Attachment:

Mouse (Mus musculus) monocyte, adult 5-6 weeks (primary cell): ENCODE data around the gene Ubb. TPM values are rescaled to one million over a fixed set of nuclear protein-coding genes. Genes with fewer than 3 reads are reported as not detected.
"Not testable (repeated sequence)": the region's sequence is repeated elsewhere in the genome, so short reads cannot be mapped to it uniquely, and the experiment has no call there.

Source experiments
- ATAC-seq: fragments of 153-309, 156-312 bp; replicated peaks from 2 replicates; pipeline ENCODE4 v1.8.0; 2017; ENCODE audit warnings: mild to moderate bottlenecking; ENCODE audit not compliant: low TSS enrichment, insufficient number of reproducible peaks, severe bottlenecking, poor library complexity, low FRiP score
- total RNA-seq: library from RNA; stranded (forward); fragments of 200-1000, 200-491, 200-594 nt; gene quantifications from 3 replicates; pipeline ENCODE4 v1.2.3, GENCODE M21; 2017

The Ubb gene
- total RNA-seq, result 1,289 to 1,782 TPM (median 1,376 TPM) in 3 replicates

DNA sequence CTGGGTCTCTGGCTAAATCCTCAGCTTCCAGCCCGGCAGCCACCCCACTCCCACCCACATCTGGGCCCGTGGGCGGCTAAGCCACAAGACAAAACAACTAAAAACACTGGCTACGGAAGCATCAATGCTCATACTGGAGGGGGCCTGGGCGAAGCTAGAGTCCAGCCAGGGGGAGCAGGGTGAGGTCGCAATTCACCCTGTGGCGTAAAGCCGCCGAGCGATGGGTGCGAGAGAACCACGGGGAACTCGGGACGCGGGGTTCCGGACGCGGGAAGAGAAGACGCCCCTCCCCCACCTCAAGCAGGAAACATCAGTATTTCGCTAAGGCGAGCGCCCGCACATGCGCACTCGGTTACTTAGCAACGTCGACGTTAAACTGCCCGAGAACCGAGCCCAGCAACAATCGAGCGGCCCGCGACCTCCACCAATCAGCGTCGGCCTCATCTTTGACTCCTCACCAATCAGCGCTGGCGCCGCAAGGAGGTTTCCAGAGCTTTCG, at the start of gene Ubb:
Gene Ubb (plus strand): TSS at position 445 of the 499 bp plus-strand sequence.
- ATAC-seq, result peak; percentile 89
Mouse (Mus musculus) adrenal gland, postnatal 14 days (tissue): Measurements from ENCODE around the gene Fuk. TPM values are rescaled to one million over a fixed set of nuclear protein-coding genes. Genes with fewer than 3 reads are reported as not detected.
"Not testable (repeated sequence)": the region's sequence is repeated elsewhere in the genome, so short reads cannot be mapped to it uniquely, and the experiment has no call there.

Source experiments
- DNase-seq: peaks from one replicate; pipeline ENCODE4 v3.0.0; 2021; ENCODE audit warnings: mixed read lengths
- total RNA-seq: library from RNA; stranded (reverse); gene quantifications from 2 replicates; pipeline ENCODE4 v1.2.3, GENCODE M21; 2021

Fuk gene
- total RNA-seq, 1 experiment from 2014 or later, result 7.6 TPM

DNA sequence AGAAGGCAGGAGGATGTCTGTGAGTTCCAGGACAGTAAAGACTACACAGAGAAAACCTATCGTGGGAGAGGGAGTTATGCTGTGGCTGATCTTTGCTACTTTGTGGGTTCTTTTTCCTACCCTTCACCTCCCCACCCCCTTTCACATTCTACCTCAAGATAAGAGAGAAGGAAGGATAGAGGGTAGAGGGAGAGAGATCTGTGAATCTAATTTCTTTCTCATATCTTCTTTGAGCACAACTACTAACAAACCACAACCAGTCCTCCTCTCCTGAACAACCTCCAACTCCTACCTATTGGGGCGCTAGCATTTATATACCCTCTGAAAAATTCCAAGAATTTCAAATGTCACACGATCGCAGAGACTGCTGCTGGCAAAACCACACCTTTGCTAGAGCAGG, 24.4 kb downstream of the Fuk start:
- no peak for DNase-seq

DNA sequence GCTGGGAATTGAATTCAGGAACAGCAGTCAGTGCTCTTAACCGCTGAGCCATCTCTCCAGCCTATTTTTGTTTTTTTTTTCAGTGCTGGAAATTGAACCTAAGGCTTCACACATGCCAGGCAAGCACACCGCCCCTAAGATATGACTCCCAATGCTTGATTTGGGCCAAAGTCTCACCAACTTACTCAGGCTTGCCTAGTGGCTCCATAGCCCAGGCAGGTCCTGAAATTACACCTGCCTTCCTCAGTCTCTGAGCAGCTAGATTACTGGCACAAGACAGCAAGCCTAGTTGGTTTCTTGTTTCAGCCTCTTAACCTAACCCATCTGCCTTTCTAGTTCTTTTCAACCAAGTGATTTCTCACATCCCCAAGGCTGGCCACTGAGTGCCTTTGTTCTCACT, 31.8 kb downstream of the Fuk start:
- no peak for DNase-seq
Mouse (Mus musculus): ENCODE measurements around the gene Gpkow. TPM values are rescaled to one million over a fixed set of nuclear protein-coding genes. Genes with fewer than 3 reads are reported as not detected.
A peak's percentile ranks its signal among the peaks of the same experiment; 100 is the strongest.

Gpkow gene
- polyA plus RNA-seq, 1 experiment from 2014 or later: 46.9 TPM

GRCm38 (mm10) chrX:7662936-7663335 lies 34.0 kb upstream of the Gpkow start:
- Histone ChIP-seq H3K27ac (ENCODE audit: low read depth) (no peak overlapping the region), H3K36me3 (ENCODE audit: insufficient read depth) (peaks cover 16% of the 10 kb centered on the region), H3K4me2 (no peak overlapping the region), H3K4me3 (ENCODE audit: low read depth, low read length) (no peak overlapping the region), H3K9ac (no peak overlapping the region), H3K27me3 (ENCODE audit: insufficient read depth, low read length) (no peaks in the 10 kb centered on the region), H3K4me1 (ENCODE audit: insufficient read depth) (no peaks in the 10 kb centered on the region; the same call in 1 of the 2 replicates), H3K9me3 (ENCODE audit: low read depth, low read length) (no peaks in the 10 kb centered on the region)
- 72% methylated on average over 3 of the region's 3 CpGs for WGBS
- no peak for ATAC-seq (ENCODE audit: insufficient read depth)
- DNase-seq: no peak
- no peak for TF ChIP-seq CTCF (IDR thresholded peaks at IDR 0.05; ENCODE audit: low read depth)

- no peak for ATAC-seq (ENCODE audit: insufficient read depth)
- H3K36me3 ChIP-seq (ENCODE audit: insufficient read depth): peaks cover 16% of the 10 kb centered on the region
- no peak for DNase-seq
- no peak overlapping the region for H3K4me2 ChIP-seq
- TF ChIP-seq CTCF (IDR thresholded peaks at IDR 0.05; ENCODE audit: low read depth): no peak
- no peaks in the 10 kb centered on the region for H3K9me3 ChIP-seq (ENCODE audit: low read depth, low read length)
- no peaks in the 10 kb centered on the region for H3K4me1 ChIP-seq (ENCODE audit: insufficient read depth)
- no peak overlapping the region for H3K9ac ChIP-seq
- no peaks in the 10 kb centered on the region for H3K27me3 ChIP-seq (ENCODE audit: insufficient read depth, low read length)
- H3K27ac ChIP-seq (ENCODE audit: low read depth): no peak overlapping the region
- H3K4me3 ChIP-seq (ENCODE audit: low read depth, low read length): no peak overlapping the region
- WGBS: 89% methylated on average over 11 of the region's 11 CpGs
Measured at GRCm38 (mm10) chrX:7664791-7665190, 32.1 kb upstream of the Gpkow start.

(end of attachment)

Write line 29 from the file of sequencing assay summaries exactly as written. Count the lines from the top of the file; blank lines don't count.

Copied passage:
- no peak for ATAC-seq (ENCODE audit: insufficient read depth)